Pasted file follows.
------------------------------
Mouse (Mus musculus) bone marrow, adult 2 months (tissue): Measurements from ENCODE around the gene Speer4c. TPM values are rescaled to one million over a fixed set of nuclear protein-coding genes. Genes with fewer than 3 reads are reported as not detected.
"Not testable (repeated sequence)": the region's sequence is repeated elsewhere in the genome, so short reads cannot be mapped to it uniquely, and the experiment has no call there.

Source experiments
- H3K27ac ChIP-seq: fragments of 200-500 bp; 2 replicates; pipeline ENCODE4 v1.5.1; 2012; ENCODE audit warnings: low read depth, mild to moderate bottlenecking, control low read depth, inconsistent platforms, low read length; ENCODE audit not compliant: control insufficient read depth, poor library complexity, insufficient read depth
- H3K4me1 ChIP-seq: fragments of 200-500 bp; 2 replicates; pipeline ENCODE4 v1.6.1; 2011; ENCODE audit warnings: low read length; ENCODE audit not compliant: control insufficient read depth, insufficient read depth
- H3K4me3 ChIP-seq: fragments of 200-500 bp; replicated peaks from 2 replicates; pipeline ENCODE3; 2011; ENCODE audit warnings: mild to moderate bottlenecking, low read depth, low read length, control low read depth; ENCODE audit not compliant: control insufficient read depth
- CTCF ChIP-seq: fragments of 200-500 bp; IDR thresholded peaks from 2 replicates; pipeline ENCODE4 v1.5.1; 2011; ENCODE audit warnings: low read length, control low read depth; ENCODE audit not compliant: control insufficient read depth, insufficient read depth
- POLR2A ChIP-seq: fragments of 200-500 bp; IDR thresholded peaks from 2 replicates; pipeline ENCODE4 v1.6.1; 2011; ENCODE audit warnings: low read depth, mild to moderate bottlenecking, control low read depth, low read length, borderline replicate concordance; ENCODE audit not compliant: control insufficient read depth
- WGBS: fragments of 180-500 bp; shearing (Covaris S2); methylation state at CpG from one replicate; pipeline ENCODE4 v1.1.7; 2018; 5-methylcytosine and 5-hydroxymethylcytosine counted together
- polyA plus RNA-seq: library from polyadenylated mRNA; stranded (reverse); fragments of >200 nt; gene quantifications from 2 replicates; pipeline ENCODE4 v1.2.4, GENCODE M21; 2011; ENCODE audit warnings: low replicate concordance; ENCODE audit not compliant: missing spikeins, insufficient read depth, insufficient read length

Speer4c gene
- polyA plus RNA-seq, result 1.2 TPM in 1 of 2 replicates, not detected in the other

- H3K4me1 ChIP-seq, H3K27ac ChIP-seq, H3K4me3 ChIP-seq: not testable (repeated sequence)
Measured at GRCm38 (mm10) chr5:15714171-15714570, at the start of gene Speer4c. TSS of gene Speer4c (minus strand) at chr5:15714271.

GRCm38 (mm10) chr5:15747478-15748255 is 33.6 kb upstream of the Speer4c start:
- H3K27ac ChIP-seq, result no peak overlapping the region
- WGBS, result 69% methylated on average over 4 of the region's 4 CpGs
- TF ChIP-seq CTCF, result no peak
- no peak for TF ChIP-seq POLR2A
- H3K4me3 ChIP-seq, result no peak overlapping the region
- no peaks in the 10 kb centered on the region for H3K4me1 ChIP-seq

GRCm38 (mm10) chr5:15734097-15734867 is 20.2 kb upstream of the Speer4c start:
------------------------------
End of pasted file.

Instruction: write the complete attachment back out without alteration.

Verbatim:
Mouse (Mus musculus) bone marrow, adult 2 months (tissue): Measurements from ENCODE around the gene Speer4c. TPM values are rescaled to one million over a fixed set of nuclear protein-coding genes. Genes with fewer than 3 reads are reported as not detected.
"Not testable (repeated sequence)": the region's sequence is repeated elsewhere in the genome, so short reads cannot be mapped to it uniquely, and the experiment has no call there.

Source experiments
- H3K27ac ChIP-seq: fragments of 200-500 bp; 2 replicates; pipeline ENCODE4 v1.5.1; 2012; ENCODE audit warnings: low read depth, mild to moderate bottlenecking, control low read depth, inconsistent platforms, low read length; ENCODE audit not compliant: control insufficient read depth, poor library complexity, insufficient read depth
- H3K4me1 ChIP-seq: fragments of 200-500 bp; 2 replicates; pipeline ENCODE4 v1.6.1; 2011; ENCODE audit warnings: low read length; ENCODE audit not compliant: control insufficient read depth, insufficient read depth
- H3K4me3 ChIP-seq: fragments of 200-500 bp; replicated peaks from 2 replicates; pipeline ENCODE3; 2011; ENCODE audit warnings: mild to moderate bottlenecking, low read depth, low read length, control low read depth; ENCODE audit not compliant: control insufficient read depth
- CTCF ChIP-seq: fragments of 200-500 bp; IDR thresholded peaks from 2 replicates; pipeline ENCODE4 v1.5.1; 2011; ENCODE audit warnings: low read length, control low read depth; ENCODE audit not compliant: control insufficient read depth, insufficient read depth
- POLR2A ChIP-seq: fragments of 200-500 bp; IDR thresholded peaks from 2 replicates; pipeline ENCODE4 v1.6.1; 2011; ENCODE audit warnings: low read depth, mild to moderate bottlenecking, control low read depth, low read length, borderline replicate concordance; ENCODE audit not compliant: control insufficient read depth
- WGBS: fragments of 180-500 bp; shearing (Covaris S2); methylation state at CpG from one replicate; pipeline ENCODE4 v1.1.7; 2018; 5-methylcytosine and 5-hydroxymethylcytosine counted together
- polyA plus RNA-seq: library from polyadenylated mRNA; stranded (reverse); fragments of >200 nt; gene quantifications from 2 replicates; pipeline ENCODE4 v1.2.4, GENCODE M21; 2011; ENCODE audit warnings: low replicate concordance; ENCODE audit not compliant: missing spikeins, insufficient read depth, insufficient read length

Speer4c gene
- polyA plus RNA-seq, result 1.2 TPM in 1 of 2 replicates, not detected in the other

- H3K4me1 ChIP-seq, H3K27ac ChIP-seq, H3K4me3 ChIP-seq: not testable (repeated sequence)
Measured at GRCm38 (mm10) chr5:15714171-15714570, at the start of gene Speer4c. TSS of gene Speer4c (minus strand) at chr5:15714271.

GRCm38 (mm10) chr5:15747478-15748255 is 33.6 kb upstream of the Speer4c start:
- H3K27ac ChIP-seq, result no peak overlapping the region
- WGBS, result 69% methylated on average over 4 of the region's 4 CpGs
- TF ChIP-seq CTCF, result no peak
- no peak for TF ChIP-seq POLR2A
- H3K4me3 ChIP-seq, result no peak overlapping the region
- no peaks in the 10 kb centered on the region for H3K4me1 ChIP-seq

GRCm38 (mm10) chr5:15734097-15734867 is 20.2 kb upstream of the Speer4c start: